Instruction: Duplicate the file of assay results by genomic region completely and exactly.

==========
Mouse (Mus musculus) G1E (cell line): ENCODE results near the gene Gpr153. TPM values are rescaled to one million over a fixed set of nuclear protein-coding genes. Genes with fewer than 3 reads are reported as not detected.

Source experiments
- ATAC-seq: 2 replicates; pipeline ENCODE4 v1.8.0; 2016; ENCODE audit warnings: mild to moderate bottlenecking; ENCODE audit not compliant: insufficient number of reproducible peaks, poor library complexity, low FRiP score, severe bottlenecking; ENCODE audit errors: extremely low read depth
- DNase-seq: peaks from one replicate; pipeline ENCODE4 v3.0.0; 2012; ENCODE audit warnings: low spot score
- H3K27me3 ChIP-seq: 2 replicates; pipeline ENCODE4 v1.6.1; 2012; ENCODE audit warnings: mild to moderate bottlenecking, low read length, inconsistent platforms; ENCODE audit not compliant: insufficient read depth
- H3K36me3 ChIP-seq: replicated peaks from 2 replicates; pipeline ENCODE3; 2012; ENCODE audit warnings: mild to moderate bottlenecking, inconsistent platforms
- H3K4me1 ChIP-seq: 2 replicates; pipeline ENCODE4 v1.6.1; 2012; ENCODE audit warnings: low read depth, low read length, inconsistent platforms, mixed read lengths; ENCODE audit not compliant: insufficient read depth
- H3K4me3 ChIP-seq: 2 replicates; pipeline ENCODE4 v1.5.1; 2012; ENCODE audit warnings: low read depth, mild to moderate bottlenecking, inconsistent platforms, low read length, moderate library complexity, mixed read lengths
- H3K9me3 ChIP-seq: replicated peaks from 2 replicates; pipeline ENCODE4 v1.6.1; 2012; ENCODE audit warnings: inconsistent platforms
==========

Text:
Mouse (Mus musculus) G1E (cell line): ENCODE results near the gene Gpr153. TPM values are rescaled to one million over a fixed set of nuclear protein-coding genes. Genes with fewer than 3 reads are reported as not detected.

Source experiments
- ATAC-seq: 2 replicates; pipeline ENCODE4 v1.8.0; 2016; ENCODE audit warnings: mild to moderate bottlenecking; ENCODE audit not compliant: insufficient number of reproducible peaks, poor library complexity, low FRiP score, severe bottlenecking; ENCODE audit errors: extremely low read depth
- DNase-seq: peaks from one replicate; pipeline ENCODE4 v3.0.0; 2012; ENCODE audit warnings: low spot score
- H3K27me3 ChIP-seq: 2 replicates; pipeline ENCODE4 v1.6.1; 2012; ENCODE audit warnings: mild to moderate bottlenecking, low read length, inconsistent platforms; ENCODE audit not compliant: insufficient read depth
- H3K36me3 ChIP-seq: replicated peaks from 2 replicates; pipeline ENCODE3; 2012; ENCODE audit warnings: mild to moderate bottlenecking, inconsistent platforms
- H3K4me1 ChIP-seq: 2 replicates; pipeline ENCODE4 v1.6.1; 2012; ENCODE audit warnings: low read depth, low read length, inconsistent platforms, mixed read lengths; ENCODE audit not compliant: insufficient read depth
- H3K4me3 ChIP-seq: 2 replicates; pipeline ENCODE4 v1.5.1; 2012; ENCODE audit warnings: low read depth, mild to moderate bottlenecking, inconsistent platforms, low read length, moderate library complexity, mixed read lengths
- H3K9me3 ChIP-seq: replicated peaks from 2 replicates; pipeline ENCODE4 v1.6.1; 2012; ENCODE audit warnings: inconsistent platforms